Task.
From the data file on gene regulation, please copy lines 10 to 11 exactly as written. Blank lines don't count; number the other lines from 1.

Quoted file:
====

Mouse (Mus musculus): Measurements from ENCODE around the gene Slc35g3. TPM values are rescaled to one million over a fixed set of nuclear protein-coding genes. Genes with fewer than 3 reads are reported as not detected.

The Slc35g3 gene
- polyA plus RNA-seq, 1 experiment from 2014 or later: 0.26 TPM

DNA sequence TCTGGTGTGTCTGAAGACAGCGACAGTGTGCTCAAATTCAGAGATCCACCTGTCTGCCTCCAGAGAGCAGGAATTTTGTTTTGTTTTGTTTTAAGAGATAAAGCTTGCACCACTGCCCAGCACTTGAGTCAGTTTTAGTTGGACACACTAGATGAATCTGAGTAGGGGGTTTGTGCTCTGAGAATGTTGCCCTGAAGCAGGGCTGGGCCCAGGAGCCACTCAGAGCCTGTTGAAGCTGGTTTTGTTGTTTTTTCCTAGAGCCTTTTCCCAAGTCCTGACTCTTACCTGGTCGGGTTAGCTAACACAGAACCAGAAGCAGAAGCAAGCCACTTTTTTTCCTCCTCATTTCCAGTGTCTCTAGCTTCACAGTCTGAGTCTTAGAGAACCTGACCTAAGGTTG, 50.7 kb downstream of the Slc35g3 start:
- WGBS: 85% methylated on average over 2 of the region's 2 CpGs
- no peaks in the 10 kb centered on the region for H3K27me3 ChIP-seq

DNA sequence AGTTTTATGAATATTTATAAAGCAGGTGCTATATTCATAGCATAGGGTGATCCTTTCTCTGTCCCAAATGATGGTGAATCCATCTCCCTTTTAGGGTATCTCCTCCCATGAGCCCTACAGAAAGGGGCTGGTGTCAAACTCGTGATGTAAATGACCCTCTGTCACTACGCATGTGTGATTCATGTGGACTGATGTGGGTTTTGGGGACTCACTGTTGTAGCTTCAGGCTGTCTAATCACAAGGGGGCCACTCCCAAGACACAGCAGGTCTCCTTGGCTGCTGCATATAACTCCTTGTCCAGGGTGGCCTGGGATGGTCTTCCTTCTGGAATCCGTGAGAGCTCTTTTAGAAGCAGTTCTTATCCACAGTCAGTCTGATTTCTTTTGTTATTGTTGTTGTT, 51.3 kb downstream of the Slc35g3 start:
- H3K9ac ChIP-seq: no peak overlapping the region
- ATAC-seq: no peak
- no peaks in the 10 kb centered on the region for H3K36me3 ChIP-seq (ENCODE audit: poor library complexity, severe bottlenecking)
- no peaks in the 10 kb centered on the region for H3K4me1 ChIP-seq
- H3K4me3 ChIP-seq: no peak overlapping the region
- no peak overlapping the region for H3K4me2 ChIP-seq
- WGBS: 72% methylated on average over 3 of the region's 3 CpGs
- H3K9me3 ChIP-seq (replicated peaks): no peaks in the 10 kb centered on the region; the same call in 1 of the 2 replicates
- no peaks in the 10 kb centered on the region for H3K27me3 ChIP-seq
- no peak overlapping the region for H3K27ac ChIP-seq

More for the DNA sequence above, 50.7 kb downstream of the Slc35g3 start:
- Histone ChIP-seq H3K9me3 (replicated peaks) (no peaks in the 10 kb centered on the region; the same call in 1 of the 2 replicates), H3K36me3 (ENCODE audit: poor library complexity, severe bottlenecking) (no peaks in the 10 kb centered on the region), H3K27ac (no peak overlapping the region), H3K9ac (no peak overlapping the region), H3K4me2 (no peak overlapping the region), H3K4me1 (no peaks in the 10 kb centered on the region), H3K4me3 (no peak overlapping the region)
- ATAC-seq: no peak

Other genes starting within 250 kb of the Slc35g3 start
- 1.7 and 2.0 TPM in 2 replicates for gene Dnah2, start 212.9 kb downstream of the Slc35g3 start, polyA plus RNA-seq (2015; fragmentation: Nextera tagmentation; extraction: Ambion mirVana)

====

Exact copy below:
- no peaks in the 10 kb centered on the region for H3K36me3 ChIP-seq (ENCODE audit: poor library complexity, severe bottlenecking)
- no peaks in the 10 kb centered on the region for H3K4me1 ChIP-seq